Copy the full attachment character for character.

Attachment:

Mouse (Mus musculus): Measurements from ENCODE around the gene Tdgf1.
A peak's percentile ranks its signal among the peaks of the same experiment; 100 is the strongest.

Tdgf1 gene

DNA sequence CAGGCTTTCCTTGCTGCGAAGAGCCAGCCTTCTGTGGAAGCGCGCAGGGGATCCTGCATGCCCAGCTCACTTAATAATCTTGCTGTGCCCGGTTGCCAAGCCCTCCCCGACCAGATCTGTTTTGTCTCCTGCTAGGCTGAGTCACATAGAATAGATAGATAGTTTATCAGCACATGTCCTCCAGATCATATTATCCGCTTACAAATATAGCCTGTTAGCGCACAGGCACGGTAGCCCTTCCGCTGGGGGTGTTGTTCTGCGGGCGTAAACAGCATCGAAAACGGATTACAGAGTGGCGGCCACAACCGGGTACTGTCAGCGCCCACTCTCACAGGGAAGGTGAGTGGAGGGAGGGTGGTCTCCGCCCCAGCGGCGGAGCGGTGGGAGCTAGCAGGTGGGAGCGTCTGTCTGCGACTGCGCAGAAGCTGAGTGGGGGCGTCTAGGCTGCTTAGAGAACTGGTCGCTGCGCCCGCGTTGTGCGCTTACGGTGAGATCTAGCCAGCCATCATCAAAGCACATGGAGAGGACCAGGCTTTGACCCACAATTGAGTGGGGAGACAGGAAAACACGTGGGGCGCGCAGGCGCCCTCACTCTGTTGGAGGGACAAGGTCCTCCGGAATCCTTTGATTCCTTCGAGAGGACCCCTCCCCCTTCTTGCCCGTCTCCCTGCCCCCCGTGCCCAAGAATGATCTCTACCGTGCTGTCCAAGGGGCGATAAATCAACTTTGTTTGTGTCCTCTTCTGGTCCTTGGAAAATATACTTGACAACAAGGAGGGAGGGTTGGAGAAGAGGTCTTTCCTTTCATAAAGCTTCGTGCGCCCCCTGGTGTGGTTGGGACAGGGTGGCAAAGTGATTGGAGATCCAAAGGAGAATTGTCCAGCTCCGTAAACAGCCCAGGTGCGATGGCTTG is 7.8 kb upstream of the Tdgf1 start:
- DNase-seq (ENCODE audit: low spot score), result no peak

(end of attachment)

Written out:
Mouse (Mus musculus): Measurements from ENCODE around the gene Tdgf1.
A peak's percentile ranks its signal among the peaks of the same experiment; 100 is the strongest.

Tdgf1 gene

DNA sequence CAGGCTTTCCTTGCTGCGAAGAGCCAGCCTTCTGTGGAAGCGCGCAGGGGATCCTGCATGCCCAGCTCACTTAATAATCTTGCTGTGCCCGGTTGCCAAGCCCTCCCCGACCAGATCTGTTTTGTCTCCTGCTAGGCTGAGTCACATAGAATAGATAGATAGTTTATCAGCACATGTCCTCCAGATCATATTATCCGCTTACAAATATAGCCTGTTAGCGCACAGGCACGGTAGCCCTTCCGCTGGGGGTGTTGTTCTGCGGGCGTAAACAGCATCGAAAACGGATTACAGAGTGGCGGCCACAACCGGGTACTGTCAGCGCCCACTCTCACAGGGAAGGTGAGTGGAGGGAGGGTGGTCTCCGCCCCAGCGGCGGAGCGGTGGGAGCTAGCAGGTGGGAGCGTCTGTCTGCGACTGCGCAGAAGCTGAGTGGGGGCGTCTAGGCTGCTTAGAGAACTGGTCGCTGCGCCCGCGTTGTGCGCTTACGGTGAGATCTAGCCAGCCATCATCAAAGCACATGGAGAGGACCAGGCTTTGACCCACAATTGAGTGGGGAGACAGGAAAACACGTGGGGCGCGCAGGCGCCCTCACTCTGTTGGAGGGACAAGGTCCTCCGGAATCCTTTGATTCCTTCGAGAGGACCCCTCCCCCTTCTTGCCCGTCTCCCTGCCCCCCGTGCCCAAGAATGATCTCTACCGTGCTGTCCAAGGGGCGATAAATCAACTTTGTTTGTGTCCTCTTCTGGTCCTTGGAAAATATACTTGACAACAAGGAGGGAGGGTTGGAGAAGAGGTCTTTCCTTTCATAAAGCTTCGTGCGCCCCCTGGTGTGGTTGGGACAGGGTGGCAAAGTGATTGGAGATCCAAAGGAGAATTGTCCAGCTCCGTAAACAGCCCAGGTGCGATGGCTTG is 7.8 kb upstream of the Tdgf1 start:
- DNase-seq (ENCODE audit: low spot score), result no peak